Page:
• “How do you hope your findings be implemented in the clinic/workplace/environment/etc etc?” Basically, what’s the real-world-application or significance of their project? This is especially good when the presentation is about something really “niche” and focused. 
    • Related, if the data presented are in vitro, ask about if there are any plans to move in vivo. If the data are in vivo, ask about if any clinical trials are in the future. Think about what their next step should be, and then ask if they’ve started, and/or what they predict will happen. 
    • “Why did you choose to use this model/cell line/protocol/etc over other alternative models/cell lines/protocols/etc?” In order to run a well controlled experiment, the model we use has lots of limitations. So everyone should have a justification for why they chose one particular model over another. 
    • Related, if the model they chose is missing a component (eg. an immunocompromised mouse model), ask them what they think that missing component’s role could be (eg. the immune system in said mouse model). Identify a missing puzzle piece, and ask if what would happen if it was added back. 
    • “Have you looked at whether your protein of interest/etc is involved in other signaling pathways?” (or vice versa). This is particularly applicable to biology where redundancy is the name of the game. The researcher may have only looked at one pathway or maybe only presented on one, but in reality there are always cross-talk and unexpected results. 
    • Particularly during seminars related to the abnormal (eg. diseases, environmental extremes, etc), think about the “normal”. For example, if a researcher is presenting a pathway that’s involved in cancer, you can ask them what role that pathway usually plays in normal physiology.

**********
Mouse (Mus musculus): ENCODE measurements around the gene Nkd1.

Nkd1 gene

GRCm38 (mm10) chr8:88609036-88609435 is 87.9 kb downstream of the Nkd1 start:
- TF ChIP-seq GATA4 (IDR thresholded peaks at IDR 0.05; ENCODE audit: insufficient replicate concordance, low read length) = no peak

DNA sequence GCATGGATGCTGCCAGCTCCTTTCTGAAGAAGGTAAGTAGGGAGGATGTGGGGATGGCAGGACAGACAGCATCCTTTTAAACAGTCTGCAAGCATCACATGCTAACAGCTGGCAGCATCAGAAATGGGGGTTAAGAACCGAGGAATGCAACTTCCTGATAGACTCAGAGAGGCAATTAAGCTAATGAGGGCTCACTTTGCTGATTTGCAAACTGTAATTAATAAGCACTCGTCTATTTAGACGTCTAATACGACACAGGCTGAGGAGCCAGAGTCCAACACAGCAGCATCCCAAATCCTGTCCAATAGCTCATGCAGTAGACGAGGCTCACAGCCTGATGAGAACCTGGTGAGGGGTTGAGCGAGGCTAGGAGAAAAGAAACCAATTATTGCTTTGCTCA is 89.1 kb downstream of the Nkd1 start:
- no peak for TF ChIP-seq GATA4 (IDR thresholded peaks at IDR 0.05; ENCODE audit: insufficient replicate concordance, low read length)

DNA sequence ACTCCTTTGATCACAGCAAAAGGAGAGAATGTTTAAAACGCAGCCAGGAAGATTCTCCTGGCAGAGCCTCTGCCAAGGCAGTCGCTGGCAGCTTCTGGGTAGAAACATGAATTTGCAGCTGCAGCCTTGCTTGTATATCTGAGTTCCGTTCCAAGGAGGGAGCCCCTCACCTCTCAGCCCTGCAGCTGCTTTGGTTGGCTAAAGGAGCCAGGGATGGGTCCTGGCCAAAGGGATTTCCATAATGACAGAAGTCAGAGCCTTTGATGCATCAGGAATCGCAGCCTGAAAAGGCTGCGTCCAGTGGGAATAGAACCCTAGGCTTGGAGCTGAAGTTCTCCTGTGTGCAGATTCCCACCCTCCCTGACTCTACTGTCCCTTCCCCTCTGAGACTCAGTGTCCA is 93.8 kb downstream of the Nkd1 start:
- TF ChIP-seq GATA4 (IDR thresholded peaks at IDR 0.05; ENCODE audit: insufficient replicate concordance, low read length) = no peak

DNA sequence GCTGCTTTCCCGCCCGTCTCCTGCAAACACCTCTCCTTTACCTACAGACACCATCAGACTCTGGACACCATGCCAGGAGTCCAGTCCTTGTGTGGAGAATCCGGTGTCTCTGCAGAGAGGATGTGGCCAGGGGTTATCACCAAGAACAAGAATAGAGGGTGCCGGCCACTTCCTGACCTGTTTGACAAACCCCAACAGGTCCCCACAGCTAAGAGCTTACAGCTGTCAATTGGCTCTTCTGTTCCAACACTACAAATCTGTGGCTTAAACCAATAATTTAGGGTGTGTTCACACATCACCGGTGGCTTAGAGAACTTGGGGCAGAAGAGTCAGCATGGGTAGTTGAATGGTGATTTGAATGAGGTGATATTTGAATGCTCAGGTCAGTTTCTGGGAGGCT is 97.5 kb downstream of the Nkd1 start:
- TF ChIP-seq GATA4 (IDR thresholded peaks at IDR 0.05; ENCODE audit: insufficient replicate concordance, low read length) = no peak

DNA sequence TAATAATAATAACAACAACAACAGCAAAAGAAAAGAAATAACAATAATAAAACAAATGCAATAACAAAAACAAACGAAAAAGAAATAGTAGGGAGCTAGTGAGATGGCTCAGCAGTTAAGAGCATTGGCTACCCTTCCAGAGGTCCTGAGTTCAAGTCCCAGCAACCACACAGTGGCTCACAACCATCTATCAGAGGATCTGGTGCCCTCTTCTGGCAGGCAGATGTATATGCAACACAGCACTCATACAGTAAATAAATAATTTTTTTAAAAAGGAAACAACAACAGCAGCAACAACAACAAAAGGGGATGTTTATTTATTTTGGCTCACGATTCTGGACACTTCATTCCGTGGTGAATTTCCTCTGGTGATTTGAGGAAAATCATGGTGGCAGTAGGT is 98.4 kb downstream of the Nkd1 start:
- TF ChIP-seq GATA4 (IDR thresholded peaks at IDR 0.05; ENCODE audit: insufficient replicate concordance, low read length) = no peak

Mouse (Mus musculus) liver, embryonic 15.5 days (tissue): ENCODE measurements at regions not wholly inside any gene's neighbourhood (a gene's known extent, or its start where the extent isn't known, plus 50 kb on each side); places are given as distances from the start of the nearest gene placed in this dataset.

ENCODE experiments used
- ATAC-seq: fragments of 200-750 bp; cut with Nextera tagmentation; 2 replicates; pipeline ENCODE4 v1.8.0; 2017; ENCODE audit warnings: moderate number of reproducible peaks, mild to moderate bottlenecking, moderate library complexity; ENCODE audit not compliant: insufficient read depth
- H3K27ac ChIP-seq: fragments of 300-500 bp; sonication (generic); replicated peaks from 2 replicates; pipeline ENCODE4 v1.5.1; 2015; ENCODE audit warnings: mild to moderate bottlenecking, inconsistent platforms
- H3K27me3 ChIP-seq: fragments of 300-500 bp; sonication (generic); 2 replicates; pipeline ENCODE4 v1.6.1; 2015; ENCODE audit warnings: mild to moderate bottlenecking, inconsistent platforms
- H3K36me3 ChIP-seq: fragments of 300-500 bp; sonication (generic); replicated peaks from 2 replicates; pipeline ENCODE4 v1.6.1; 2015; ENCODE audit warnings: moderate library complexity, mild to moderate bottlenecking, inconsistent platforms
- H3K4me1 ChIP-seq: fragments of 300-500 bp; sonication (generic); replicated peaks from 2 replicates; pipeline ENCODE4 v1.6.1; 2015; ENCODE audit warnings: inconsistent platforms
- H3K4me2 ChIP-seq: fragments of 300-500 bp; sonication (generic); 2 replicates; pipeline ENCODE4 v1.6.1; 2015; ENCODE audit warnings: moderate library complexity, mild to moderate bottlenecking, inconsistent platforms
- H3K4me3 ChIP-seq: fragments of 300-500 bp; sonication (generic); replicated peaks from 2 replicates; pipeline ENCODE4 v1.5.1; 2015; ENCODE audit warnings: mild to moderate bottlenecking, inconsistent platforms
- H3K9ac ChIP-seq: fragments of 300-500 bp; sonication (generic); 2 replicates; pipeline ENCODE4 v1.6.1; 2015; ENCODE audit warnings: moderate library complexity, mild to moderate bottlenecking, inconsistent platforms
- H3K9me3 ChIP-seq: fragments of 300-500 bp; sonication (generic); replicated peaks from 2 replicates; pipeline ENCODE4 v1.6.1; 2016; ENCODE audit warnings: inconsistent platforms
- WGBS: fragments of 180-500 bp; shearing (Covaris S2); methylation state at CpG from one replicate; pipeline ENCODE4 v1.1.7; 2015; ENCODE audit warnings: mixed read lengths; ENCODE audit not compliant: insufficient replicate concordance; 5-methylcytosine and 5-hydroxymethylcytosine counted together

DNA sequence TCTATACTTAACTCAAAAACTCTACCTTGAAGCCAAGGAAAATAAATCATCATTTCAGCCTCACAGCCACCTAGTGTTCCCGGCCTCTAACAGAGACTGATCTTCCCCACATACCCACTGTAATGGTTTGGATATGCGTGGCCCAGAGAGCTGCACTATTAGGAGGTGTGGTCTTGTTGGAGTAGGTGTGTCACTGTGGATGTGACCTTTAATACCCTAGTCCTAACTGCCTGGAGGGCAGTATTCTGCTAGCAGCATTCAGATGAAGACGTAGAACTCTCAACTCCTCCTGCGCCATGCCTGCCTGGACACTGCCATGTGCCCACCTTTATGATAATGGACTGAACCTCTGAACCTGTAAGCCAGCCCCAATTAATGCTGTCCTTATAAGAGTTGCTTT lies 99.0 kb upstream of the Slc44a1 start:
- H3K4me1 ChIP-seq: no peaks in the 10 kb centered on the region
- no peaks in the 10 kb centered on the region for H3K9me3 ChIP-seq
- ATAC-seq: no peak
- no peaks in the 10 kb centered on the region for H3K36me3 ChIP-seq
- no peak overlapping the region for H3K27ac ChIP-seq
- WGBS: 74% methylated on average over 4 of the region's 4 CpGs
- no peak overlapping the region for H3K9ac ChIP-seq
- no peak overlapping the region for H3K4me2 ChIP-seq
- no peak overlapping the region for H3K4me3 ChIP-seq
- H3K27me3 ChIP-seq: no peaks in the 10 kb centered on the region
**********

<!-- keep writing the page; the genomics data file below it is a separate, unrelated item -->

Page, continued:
• And, how one abnormal relates to another abnormal. For example, “does osteoporosis increase the risk of bone metastases?”. Particularly relevant in biology and human disease bc patients will oftentimes have multiple illnesses. 
    • Always be on the look-out for correlation studies, and questioning whether there’s any causation. 
    • Related, given one result, think about what other factors may play into it. Kind of like a lawyer or detective solving a crime. Was it really Suspect A with Weapon A? How about Suspect B with Weapon X? Did the researcher really control for every possible variable (the answer is usually no bc it’s darn impossible to), and if not, what do they predict the role of that variable to be on their studies? 

Anyway, those definitely aren’t alll the questions you could possibly think of (especially if you’re in a field unrelated to biology), but they could give you a launching point of things to think about during the talk. 

I hope some of those pointers will work for you! Good luck, have fun, and remember: indulge your curiosity! 

anonymous asked:

I really fucking love sheith, but I have this nagging feeling that Shiro doesn't love Keith as much as Keith loves him, or at least won't go as far as Keith would to get him back. Thoughts?

oh man, i’m really glad someone asked this. i think the way shiro acts toward/around keith is one of the most well produced parts of vld. they do such an incredible job with shiro’s character in general, but so much of his character depth is centered on keith. no matter how you interpret their relationship, the fact that they love each other is never in question, and it’s done so well:

that’s shiro’s keith… face and it shows up literally dozens of times. keith is so forward about showing how much he cares, but with shiro we get these really deliberate and subtle animation and acting cues:

that smile, ouch. and then the way his eyes linger on keith for a moment, even after pidge shows up? that’s not an accident. josh keaton also does an incredible job with these moments: (much… much more under the cut.)